During our flights, our pilot would occasionally come on the speaker and tell us our altitude, or the weather in our destination city, or even inform us that if we looked out the window to our left, we’d see a certain mountain range. And before, and sometimes during the flight, the stewards would explain potential dangers to us, where to find the oxygen masks, the importance of seat belts. [Yeah, we were served meals like that on flights to and from Alaska. It’s a long way. And it was a number of years ago. I know times have changed.]
I don’t think it’s unreasonable to think that Bob Jones University officials, who had paid for the ticket, were kept apprised of the situation as it developed. I strongly doubt that they knew absolutely nothing of what was being discovered and were just in the dark completely until the day the report landed on their collective desks. Nothing in the those declarations of “independence” by GRACE contains any hint of total secrecy. [Obviously, the identities of the interviewees are confidential, but that’s not what I’m talking about. ]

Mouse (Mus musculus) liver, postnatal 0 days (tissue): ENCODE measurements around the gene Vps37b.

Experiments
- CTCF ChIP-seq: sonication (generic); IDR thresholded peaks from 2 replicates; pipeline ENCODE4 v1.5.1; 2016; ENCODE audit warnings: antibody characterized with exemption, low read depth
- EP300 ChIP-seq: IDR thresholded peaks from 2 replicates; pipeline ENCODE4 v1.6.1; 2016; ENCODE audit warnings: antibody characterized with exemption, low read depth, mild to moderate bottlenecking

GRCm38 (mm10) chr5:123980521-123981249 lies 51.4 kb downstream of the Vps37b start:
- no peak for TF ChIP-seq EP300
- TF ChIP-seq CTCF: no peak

Just like us, they knew what they were paying for. They knew the destination, approximately when they would arrive, and all about layovers. That the plane developed mechanical difficulties and had to land unexpectedly for repairs was something they couldn’t foresee, but other than that, they knew.
So it raises a question? Why did they do it?